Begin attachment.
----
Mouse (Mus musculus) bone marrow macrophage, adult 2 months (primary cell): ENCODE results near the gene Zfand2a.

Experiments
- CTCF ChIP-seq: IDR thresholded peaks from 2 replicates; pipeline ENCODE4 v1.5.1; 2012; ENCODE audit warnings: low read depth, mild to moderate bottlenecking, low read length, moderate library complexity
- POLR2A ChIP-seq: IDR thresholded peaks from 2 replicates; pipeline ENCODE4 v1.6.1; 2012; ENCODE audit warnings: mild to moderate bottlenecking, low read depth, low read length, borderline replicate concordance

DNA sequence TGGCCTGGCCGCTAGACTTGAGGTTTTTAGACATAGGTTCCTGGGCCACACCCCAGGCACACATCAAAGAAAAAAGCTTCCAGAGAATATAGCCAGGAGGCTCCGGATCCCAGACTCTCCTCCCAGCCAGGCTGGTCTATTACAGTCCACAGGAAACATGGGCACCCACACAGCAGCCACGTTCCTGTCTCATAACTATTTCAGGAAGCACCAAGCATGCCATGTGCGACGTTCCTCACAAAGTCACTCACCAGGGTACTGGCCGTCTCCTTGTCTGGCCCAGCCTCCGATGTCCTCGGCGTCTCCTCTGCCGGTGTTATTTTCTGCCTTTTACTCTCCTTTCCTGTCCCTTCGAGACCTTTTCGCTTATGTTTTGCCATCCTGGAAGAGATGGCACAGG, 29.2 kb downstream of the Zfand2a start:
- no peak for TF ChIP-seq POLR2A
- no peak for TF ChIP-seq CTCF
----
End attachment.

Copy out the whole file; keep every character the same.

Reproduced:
Mouse (Mus musculus) bone marrow macrophage, adult 2 months (primary cell): ENCODE results near the gene Zfand2a.

Experiments
- CTCF ChIP-seq: IDR thresholded peaks from 2 replicates; pipeline ENCODE4 v1.5.1; 2012; ENCODE audit warnings: low read depth, mild to moderate bottlenecking, low read length, moderate library complexity
- POLR2A ChIP-seq: IDR thresholded peaks from 2 replicates; pipeline ENCODE4 v1.6.1; 2012; ENCODE audit warnings: mild to moderate bottlenecking, low read depth, low read length, borderline replicate concordance

DNA sequence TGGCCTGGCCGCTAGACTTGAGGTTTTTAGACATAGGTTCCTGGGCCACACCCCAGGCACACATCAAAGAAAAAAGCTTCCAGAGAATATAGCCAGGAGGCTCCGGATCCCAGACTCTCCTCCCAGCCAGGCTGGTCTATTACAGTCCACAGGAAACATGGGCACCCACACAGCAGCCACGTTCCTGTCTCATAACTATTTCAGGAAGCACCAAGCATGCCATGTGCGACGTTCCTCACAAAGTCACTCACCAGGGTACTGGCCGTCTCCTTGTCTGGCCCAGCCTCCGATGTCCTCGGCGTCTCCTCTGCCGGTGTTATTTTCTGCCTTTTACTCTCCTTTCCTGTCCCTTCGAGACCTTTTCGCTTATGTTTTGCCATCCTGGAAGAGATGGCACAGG, 29.2 kb downstream of the Zfand2a start:
- no peak for TF ChIP-seq POLR2A
- no peak for TF ChIP-seq CTCF